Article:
March 9, 1931 – May 5, 2014

“We live along the river in these mountains, along these hundreds and hundreds of watersheds, our Indian people. Everything that’s floating out there has got a meaning to it. Everything in this watershed is important.”

“I don’t believe in magic. I believe in the sun and the stars, the water, the tides, the floods, the owls, the hawks flying, the river running, the wind talking. They’re measurements. They tell us how healthy things are. How healthy we are. Because we and they are the same. That’s what I believe in.”


 

From Where the Salmon Run:

Billy Frank Jr. took his first breath on March 9, 1931, six days after President Herbert Hoover signed “The Star-Spangled Banner” into law as the national anthem. One day, Billy would defend his country; then he’d spend a lifetime challenging the nation to rise to its ideals.

One day in the winter of 1945, as the temperature hovered in the mid-forties, Billy Frank Jr. became a fighter. Along the Nisqually River, Billy pulled thrashing and squirming steelhead and dog salmon from his fifty-foot net. To avoid the keen eyes of game wardens, he’d set his net in the river the night before. The downed branches of a fallen maple covered his canoe perfectly. But in the stillness of those early-morning hours, as he diligently butchered the chum, a yell pierced the silence. For Billy, life would never be the same.

“You’re under arrest!” state agents shouted with flashlights in hand.

“Leave me alone, goddamn it. I fish here. I live here!” Billy fired back.


Read an extended collection of remembrances of the life of Billy Frank Jr. in the weeks after his death.


 

Billy Frank Jr. at the dedication of the NWIFC’s fish health lab:

Billy Frank at fish health lab dedication

 


 

Martha Kongsgaard, Chair, Puget Sound Partnership Leadership Council:

Billy was a long-term optimistic thinker and strategist. He was the personification of what it means to be courageous. Not brave. Bravery is temporary; it’s a rising to an occasion not necessarily of one’s making. It is a kind of daring, but not enduring. Courage, on the other hand, is a disposition, a quality of character. It endures. Central to the word courage is of course “coeur,” meaning heart. Heart was Billy’s defining feature. He knew no stranger, was alien to no injustice.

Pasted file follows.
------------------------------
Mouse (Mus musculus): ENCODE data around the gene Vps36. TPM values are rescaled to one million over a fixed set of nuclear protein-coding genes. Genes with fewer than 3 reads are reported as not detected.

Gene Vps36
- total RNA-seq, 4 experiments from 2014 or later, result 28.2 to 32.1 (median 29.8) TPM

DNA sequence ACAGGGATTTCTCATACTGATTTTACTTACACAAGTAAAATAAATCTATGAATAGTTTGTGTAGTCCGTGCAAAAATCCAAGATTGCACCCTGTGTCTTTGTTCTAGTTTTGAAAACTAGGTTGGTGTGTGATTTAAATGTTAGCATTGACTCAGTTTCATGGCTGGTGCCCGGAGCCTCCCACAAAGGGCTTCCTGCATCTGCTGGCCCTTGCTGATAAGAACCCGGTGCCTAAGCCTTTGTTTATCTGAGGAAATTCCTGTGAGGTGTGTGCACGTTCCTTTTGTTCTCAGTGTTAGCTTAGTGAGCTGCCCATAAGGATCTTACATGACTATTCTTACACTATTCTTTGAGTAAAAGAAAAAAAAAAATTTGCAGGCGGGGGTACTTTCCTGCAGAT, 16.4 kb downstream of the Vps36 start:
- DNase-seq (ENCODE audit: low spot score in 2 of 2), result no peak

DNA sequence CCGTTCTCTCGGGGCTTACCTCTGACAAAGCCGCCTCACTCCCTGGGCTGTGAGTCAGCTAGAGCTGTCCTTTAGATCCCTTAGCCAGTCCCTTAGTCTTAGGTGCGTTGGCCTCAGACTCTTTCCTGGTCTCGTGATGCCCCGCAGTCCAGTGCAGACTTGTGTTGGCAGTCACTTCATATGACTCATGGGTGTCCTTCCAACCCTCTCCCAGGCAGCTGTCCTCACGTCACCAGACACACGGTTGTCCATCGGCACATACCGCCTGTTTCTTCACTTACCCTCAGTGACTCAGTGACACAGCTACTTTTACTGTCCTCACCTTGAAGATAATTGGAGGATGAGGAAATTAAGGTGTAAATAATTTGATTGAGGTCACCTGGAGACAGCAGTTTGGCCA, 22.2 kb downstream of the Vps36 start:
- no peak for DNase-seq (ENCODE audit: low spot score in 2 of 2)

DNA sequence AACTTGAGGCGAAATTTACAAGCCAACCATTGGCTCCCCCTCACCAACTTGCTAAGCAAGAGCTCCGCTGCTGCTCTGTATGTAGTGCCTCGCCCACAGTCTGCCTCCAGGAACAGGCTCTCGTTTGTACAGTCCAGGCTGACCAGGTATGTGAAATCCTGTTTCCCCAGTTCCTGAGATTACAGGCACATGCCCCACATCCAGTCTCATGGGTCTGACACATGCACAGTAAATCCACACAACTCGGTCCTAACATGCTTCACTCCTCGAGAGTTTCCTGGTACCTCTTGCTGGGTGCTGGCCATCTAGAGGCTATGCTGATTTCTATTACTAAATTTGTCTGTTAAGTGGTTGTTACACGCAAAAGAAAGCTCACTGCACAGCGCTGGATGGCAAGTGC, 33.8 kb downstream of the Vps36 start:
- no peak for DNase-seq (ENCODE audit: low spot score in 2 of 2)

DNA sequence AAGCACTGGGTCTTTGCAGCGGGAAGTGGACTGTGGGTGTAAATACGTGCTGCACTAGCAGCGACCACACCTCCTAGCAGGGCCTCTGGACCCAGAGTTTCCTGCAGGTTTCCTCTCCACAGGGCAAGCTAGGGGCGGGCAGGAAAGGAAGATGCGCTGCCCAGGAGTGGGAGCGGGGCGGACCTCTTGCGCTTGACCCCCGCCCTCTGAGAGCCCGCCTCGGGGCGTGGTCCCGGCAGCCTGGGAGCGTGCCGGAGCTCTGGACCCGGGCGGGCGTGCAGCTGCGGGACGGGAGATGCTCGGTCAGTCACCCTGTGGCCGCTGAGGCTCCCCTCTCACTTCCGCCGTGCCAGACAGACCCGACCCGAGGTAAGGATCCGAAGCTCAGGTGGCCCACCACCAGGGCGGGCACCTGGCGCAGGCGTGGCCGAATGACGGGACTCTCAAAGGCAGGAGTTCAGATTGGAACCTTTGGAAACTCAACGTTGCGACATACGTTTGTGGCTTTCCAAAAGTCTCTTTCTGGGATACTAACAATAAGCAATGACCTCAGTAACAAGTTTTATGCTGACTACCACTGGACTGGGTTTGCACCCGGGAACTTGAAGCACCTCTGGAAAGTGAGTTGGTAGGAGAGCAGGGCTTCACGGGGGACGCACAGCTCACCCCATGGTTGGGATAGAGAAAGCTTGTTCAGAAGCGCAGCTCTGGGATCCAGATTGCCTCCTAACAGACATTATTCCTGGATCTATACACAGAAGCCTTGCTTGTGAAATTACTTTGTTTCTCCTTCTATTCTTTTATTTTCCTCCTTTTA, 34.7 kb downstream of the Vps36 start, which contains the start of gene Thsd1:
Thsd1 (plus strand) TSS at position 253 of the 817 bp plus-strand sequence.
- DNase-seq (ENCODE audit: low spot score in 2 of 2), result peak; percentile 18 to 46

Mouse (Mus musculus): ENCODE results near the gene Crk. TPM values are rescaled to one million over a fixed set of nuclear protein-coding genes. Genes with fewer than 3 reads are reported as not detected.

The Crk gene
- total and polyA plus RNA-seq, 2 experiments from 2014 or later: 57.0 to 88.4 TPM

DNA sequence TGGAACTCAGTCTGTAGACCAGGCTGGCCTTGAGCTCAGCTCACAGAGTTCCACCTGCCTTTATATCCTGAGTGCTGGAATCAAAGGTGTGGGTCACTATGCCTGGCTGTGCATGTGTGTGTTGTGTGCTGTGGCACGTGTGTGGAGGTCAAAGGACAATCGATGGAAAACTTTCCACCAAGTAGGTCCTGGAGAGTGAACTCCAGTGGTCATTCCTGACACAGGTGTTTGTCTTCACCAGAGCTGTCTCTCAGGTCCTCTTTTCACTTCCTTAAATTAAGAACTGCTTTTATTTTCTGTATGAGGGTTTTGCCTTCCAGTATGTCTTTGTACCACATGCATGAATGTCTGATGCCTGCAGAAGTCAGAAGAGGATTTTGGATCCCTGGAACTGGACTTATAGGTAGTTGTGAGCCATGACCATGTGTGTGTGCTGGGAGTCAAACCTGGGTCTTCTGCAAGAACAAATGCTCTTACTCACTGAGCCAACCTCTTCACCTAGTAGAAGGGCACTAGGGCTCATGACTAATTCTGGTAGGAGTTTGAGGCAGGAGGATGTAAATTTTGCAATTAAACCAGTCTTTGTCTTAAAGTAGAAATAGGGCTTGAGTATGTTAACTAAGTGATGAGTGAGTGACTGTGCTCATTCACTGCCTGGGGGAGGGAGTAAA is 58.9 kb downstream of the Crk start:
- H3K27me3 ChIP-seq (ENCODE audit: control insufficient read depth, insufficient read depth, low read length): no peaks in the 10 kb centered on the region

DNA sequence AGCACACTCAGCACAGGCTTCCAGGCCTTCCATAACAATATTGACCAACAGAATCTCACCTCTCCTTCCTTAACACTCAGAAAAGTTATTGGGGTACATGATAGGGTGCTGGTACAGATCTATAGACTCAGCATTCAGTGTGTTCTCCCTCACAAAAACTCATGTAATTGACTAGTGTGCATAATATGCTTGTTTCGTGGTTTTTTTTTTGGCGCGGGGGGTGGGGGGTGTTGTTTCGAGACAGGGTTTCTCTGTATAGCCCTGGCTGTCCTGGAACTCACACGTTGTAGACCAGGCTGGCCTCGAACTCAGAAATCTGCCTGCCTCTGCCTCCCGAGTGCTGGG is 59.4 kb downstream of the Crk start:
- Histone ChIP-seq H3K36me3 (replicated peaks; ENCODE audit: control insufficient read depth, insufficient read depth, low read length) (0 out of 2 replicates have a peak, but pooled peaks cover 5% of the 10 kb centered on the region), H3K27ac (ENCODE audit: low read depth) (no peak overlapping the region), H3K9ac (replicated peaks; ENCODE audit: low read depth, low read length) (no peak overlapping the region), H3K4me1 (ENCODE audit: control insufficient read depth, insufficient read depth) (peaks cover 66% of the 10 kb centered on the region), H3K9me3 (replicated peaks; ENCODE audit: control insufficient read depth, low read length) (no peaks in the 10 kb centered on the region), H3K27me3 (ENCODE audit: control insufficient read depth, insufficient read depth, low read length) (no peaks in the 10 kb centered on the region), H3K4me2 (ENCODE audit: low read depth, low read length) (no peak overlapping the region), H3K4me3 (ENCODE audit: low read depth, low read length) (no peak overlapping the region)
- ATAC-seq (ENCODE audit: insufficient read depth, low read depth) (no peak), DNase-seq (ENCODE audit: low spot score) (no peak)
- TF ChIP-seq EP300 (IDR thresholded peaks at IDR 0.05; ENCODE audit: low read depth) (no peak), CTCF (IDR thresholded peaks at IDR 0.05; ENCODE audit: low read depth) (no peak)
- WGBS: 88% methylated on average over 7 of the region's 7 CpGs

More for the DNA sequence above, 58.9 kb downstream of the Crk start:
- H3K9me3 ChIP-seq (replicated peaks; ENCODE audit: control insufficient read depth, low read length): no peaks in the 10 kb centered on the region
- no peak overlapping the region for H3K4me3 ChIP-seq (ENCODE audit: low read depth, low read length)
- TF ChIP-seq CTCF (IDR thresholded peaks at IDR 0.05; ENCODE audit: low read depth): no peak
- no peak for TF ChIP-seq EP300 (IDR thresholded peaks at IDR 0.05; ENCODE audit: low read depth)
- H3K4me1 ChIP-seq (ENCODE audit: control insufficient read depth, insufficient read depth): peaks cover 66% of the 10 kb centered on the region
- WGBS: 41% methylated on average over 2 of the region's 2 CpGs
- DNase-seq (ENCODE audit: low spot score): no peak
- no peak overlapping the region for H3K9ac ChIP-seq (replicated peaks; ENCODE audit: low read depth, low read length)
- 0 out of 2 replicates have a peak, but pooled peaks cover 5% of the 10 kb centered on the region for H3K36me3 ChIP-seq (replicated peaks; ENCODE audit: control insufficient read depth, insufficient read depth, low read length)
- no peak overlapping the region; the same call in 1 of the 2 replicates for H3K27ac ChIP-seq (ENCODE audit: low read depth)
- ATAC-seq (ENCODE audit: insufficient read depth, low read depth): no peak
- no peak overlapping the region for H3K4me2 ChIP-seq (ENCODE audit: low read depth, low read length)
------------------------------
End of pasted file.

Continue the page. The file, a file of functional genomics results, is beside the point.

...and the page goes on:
Billy Frank Jr. talking to then candidate Bill Clinton in 1992:

 


From “America Has Lost a Giant” by Jeff Shaw:

Up until his last days, Billy was working to make sure that his kids, and yours, and theirs, and theirs — and however many “theirs” you want to attach on the end — would have a healthy planet that would support wild salmon. He was working to protect the sacred commitments that in turn protect the communities he loved.

If you care about the U.S. Constitution, you should care about Billy Frank. If you’re concerned with honoring oaths and the dignity of keeping your word, you should be glad he lived. If you fight for social justice in any capacity, you had a fellow traveler. If you’re concerned about the fate of the planet we’re leaving to our children, you owe him a debt.


U.S. Senator Maria Cantwell:

Billy Frank stood as a guiding light for Native people to stand up for their rights in a non-violent way. His bravery and leadership led to the breakthrough Boldt Decision, which forever changed the landscape of the Pacific Northwest.

Today, because of the Boldt Decision, the state and Tribes are partners in the management and preservation of resources that are foundational to the economy of the state.

Until the very end, Billy continued to fight for Tribes’ Treaty rights, including fighting for a healthy environment that can sustain salmon and other resources for the next generations.


Paul Lumley, Chairman, Columbia River Intertribal Fish Commission:

Indian Country has suffered a monumental loss in the passing of Billy Frank, Jr. His impacts knew no boundaries and were often felt from the streams of the Pacific Northwest to the halls of Washington D.C. Billy was a living icon.

 


 

Billy Frank Jr 1999The Seattle Times


David Troutt, Director, Nisqually Tribe Natural Resources

He was the most gracious and forgiving person I’ve ever known. He was my mentor for 30 years, and it was from him that I learned to be respectful of all people. Those warm embraces of his were genuine, and they could make all the difference in the world.


Cynthia Iyall, Chair, Nisqually Tribe

Billy inspired, pestered and chastised politicians and agencies to be accountable. He fought for what was right, and he persuaded others to do the same through his charisma and force of personality. He also knew when it was time to stop fighting and find common ground. This wisdom led to landmark agreements, major salmon recovery investments and securing of our tribal rights.

But his fight was far greater than tribal sovereignty. He was an advocate for our planet’s interests. Billy understood that when salmon and shellfish are plentiful, everyone benefits. Clean water, air and earth are vital for everyone. We all depend on the planet. This was his life lesson.


Phil Anderson, Director, Washington Department of Fish and Wildlife 

Billy Frank Jr. was one of the greatest men I have ever known. He was a no-nonsense and straightforward communicator while at the same time warm and caring of other human beings. I looked forward to the embrace I got every time we met and was honored to have known him for so many years.